The Rename-Item cmdlet can change the name of a file or a folder, but it cannot move an item. The following command fails because it attempts to move the file from the New.Directory directory to the Temp directory.

PS> Rename-Item -Path C:\temp\New.Directory\fileOne.txt c:\temp\fileOne.txt
Rename-Item : Cannot rename because the target specified is not a path.
At line:1 char:12
+ Rename-Item  <<<< -Path C:\temp\New.Directory\fileOne c:\temp\fileOne.txt

Moving Items (Move-Item)

To move a file or folder, use the Move-Item cmdlet.

For example, the following command moves the New.Directory directory from the C:\temp directory to the root of the C: drive. To verify that the item was moved, include the PassThru parameter of the Move-Item cmdlet. Without Passthru, the Move-Item cmdlet does not display any results.

PS> Move-Item -Path C:\temp\New.Directory -Destination C:\ -PassThru

	Directory: Microsoft.Windows PowerShell.Core\FileSystem::C:\

Mode				LastWriteTime	 Length Name
----				-------------	 ------ ----
d----		2006-05-18  12:14 PM			New.Directory

Copying Items (Copy-Item)

If you are familiar with the copy operations in other shells, you might find the behavior of the Copy-Item cmdlet in Windows PowerShell to be unusual. When you copy an item from one location to another, Copy-Item does not copy its contents by default.

For example, if you copy the New.Directory directory from the C: drive to the C:\temp directory, the command succeeds, but the files in the New.Directory directory are not copied.

PS> Copy-Item -Path C:\New.Directory -Destination C:\temp

If you display the contents of C:\temp\New.Directory, you will find that it contains no files:

PS> Get-ChildItem -Path C:\temp\New.Directory

Why doesn't the Copy-Item cmdlet copy the contents to the new location?

The Copy-Item cmdlet was designed to be generic; it is not just for copying files and folders. Also, even when copying files and folders, you might want to copy only the container and not the items within it.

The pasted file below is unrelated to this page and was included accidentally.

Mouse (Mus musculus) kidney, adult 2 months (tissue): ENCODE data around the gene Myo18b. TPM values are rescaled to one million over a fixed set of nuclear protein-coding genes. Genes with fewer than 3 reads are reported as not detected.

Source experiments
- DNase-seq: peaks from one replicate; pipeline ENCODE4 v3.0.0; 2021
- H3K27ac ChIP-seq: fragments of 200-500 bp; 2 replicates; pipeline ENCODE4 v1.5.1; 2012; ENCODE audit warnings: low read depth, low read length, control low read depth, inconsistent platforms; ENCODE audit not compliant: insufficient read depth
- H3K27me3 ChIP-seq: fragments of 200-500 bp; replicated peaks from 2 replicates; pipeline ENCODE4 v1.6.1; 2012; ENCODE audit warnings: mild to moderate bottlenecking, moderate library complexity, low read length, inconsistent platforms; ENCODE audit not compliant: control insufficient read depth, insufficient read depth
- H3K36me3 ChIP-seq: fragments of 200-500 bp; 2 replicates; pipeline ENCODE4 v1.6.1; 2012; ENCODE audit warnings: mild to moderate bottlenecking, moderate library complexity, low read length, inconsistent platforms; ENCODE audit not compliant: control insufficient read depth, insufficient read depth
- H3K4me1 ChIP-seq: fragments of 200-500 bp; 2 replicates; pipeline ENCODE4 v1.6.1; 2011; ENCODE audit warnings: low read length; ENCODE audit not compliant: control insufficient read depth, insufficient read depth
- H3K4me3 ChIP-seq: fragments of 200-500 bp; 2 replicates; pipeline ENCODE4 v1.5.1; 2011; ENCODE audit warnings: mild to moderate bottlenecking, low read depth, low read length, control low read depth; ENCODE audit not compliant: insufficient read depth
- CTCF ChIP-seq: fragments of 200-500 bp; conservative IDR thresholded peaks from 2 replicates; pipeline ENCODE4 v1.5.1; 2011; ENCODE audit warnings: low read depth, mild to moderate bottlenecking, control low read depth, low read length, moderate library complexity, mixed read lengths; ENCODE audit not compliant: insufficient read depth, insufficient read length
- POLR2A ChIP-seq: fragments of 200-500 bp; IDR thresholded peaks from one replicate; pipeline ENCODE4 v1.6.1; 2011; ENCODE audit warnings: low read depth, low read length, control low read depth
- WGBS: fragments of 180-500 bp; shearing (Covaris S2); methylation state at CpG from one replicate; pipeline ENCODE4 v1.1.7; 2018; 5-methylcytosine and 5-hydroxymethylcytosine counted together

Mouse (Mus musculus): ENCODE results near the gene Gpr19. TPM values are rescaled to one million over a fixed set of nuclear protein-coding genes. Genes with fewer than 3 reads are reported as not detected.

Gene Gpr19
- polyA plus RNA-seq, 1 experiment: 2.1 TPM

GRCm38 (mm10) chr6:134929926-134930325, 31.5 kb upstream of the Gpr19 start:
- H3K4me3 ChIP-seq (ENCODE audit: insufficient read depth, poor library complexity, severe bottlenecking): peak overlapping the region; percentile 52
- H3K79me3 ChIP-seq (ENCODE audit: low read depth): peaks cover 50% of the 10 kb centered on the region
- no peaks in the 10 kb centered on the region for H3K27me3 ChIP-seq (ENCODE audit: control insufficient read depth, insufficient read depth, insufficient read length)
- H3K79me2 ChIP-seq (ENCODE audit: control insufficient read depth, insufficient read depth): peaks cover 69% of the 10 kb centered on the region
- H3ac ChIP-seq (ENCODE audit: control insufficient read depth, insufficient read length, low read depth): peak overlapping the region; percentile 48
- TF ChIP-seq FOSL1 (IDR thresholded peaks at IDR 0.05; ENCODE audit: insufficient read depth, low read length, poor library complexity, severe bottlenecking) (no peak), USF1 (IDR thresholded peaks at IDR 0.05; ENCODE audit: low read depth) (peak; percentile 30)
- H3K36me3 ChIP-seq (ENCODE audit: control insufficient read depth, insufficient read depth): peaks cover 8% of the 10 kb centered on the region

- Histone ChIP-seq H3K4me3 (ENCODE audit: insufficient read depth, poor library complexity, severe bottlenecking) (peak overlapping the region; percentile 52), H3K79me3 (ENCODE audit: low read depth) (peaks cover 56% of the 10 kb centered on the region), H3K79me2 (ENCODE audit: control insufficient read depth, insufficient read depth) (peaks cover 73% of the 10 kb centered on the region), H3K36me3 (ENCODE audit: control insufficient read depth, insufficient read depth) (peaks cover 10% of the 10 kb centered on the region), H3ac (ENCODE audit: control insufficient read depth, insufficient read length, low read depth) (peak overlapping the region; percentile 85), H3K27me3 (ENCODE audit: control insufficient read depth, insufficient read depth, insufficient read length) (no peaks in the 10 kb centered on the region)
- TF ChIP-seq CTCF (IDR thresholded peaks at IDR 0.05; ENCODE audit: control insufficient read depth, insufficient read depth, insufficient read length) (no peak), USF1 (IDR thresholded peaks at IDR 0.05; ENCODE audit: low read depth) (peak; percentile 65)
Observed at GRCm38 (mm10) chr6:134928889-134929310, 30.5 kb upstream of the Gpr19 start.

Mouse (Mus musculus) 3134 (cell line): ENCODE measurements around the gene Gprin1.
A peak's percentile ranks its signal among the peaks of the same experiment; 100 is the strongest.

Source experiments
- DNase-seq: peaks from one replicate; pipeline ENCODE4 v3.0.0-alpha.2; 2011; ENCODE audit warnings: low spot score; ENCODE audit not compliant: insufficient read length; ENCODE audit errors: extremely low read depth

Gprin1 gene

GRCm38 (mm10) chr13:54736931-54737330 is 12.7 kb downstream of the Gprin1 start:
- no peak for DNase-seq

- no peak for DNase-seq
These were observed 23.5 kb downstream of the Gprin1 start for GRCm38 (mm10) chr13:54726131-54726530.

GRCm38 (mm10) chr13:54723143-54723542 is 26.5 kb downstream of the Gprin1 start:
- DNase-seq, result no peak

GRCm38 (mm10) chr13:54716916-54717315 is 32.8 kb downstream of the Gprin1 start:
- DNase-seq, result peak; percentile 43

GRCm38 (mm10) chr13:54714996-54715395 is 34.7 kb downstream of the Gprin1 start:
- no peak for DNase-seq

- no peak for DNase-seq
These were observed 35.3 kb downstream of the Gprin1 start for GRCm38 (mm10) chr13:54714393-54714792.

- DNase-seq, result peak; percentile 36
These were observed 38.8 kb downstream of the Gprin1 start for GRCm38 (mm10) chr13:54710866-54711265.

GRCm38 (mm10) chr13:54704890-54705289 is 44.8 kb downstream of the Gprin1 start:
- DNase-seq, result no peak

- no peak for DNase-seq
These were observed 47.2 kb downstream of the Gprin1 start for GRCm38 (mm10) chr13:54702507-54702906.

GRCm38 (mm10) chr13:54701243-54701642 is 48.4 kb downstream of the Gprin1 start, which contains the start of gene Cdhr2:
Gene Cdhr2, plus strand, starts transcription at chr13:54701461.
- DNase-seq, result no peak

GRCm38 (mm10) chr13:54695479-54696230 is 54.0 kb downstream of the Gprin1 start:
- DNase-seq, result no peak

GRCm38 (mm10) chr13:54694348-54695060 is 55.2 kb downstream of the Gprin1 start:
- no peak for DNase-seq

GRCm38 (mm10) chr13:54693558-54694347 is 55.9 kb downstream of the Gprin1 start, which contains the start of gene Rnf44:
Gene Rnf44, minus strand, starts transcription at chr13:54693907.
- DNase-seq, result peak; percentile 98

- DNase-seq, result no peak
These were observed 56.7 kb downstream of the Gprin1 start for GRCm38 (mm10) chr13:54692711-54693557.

To copy all of the contents of a folder, include the Recurse parameter of the Copy-Item cmdlet in the command. If you have already copied the directory without its contents, add the Force parameter, which allows you to overwrite the empty folder.

PS> Copy-Item -Path C:\New.Directory -Destination C:\temp -Recurse -Force -Passthru
	Directory: Microsoft.Windows PowerShell.Core\FileSystem::C:\temp

Mode				LastWriteTime	 Length Name
----				-------------	 ------ ----
d----		2006-05-18   1:53 PM			New.Directory

	Directory: Microsoft.Windows PowerShell.Core\FileSystem::C:\temp\New.Directory

Mode				LastWriteTime	 Length Name
----				-------------	 ------ ----
-a---		2006-05-18  11:44 AM		0 file1

Deleting Items (Remove-Item)

To delete files and folders, use the Remove-Item cmdlet. Windows PowerShell cmdlets, such as Remove-Item, that can make significant, irreversible changes will often prompt for confirmation when you enter its commands. For example, if you try to remove the New.Directory folder, you will be prompted to confirm the command, because the folder contains files:

PS> Remove-Item C:\New.Directory

The item at C:\temp\New.Directory has children and the -recurse parameter was not
specified. If you continue, all children will be removed with the item. Are you
 sure you want to continue?
[Y] Yes  [A] Yes to All  [N] No  [L] No to All  [S] Suspend  [?] Help
(default is "Y"):

Because Yes is the default response, to delete the folder and its files, press the Enter key. To remove the folder without confirming, use the -Recurse parameter.

PS> Remove-Item C:\temp\New.Directory -Recurse

Executing Items (Invoke-Item)

Windows PowerShell uses the Invoke-Item cmdlet to perform a default action for a file or folder. This default action is determined by the default application handler in the registry; the effect is the same as if you double-click the item in Windows Explorer.

For example, suppose you run the following command:

PS> Invoke-Item C:\WINDOWS

An Explorer window that is located in C:\Windows appears, just as if you had double-clicked the C:\Windows folder.

If you invoke the Boot.ini file on a system prior to Windows Vista:

PS> Invoke-Item C:\boot.ini

If the .ini file type is associated with Notepad, the boot.ini file opens in Notepad.